Senate votes to repeal Iraq War authorization
The Democratic-led U.S. Senate voted 66-30 on legislation to formally repeal the war authorizations that justified the 1991 Gulf War and the 2003 Iraq War.
“This effort has been years in the making,” said Senate Majority Leader Chuck Schumer. “The American people are tired of endless wars in the Middle East.”
Sens. Tim Kaine, D-Va., and Todd Young, R-Ind., led a years-long bipartisan effort to repeal these authorizations for use of military force. Kaine said the effort faced indifference from the Obama administration and outright opposition from the Trump administration, but the political stars aligned under President Biden who has indicated he will sign it if it reaches his desk.
The action is largely symbolic as U.S. combat operations against Iraq ended more than a decade ago, and if enacted, the repeals would have no effect on any ongoing military operations. Rather, supporters argued it was important for Congress to reassert its constitutional authority to start and end wars.
“A lot has changed in the last 20 years, and yet according to our laws today, we are still at war with Iraq,” Young said on the floor Wednesday. “This isn’t just the result of an oversight, it’s an intentional abdication of this body of its constitutional role in Americans’ national security, and allowing it to continue is a strategic mistake.”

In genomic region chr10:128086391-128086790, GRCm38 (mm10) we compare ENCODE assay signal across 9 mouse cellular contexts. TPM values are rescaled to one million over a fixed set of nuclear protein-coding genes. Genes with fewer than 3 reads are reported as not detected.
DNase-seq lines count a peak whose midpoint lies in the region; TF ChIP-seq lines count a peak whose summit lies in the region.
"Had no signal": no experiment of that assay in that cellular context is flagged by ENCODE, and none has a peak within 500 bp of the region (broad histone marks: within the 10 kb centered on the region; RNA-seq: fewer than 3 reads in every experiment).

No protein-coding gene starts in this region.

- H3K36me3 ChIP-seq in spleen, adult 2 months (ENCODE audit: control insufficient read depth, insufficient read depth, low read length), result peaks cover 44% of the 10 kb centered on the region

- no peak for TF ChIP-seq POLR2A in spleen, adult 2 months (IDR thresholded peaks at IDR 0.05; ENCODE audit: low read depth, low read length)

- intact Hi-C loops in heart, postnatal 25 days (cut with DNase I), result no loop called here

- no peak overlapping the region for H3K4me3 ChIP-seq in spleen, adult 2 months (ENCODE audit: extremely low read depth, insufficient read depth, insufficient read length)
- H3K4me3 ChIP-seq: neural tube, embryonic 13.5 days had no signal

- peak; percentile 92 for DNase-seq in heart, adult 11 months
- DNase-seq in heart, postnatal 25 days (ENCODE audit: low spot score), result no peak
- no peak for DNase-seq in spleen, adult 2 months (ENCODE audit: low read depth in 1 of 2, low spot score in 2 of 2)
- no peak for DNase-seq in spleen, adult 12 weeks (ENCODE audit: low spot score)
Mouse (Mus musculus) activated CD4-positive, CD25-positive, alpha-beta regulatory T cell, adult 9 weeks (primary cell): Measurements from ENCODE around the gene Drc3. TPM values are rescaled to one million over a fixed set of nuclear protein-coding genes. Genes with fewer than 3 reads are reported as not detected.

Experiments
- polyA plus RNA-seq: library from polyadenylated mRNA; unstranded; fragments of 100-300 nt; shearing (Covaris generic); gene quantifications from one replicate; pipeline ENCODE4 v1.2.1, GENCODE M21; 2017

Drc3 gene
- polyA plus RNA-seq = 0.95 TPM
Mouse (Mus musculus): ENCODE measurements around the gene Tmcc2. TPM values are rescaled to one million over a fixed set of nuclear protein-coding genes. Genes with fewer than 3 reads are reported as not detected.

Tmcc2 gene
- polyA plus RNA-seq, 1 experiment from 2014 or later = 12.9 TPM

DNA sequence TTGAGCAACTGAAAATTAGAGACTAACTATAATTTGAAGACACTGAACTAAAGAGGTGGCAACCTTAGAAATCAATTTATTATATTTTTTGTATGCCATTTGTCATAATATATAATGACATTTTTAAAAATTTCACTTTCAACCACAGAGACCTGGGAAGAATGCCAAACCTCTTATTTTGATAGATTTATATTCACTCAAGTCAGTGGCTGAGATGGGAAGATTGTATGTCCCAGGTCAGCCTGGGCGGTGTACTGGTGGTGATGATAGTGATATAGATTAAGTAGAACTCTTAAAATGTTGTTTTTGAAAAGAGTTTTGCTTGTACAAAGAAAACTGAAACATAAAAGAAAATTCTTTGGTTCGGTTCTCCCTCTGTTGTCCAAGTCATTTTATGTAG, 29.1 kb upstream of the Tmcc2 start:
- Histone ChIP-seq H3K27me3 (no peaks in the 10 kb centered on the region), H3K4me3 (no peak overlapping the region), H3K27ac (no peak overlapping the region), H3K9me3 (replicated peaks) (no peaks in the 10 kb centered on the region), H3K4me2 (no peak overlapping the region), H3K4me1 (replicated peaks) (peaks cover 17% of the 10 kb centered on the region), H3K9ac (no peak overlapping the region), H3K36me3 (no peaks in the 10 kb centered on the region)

Senators side-stepped the more difficult debate about how to address the 2001 war authorization that was approved in the wake of the Sept. 11, 2001 attacks and has given broad legal authority to four presidents to conduct counter-terrorism operations around the world.
Amendments by two Republican senators — Rand Paul of Kentucky and Mike Lee of Utah — addressing the 2001 AUMF were overwhelmingly rejected. Paul’s amendment would have sunset the 2001 AUMF in six months to force Congress to rewrite or repeal it, and Lee’s amendment would sunset all AUMFs every two years to force every new Congress to assess whether the war authority should continue.
House Speaker Kevin McCarthy has not yet committed to a vote, but the measure has bipartisan support in the House. A similar bill passed the then-Democratic-led chamber in 2021.
McCarthy has signaled the House Foreign Affairs Committee would hold its own markup on the bill before it gets to the floor.
“I think it has a good chance of one getting through the committee and getting to the floor,” McCarthy told reporters during a recent GOP retreat in Florida.